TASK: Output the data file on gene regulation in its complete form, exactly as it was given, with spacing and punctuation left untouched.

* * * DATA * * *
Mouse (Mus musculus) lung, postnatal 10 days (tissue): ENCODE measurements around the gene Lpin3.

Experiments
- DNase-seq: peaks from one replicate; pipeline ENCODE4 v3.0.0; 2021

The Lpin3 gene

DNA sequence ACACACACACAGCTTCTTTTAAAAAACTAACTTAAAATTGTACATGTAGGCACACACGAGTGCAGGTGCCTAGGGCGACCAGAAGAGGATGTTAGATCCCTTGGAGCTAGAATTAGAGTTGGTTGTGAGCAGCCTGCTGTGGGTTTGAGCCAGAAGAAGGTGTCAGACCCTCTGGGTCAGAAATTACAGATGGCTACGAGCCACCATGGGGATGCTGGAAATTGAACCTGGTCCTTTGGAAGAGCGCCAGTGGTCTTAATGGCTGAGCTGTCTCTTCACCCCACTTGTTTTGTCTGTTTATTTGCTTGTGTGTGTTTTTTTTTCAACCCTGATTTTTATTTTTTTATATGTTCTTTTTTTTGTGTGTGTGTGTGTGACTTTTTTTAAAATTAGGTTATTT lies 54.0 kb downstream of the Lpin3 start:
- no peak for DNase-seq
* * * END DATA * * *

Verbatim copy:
Mouse (Mus musculus) lung, postnatal 10 days (tissue): ENCODE measurements around the gene Lpin3.

Experiments
- DNase-seq: peaks from one replicate; pipeline ENCODE4 v3.0.0; 2021

The Lpin3 gene

DNA sequence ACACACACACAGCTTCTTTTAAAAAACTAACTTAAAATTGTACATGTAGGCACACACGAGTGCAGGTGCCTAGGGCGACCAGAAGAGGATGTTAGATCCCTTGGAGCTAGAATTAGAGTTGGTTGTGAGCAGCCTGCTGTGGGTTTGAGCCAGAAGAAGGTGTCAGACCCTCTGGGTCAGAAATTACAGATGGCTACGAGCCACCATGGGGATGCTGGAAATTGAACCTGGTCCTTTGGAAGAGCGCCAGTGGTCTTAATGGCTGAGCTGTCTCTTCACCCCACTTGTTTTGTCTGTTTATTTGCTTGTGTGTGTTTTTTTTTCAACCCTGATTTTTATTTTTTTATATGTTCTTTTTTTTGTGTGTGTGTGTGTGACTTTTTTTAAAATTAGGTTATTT lies 54.0 kb downstream of the Lpin3 start:
- no peak for DNase-seq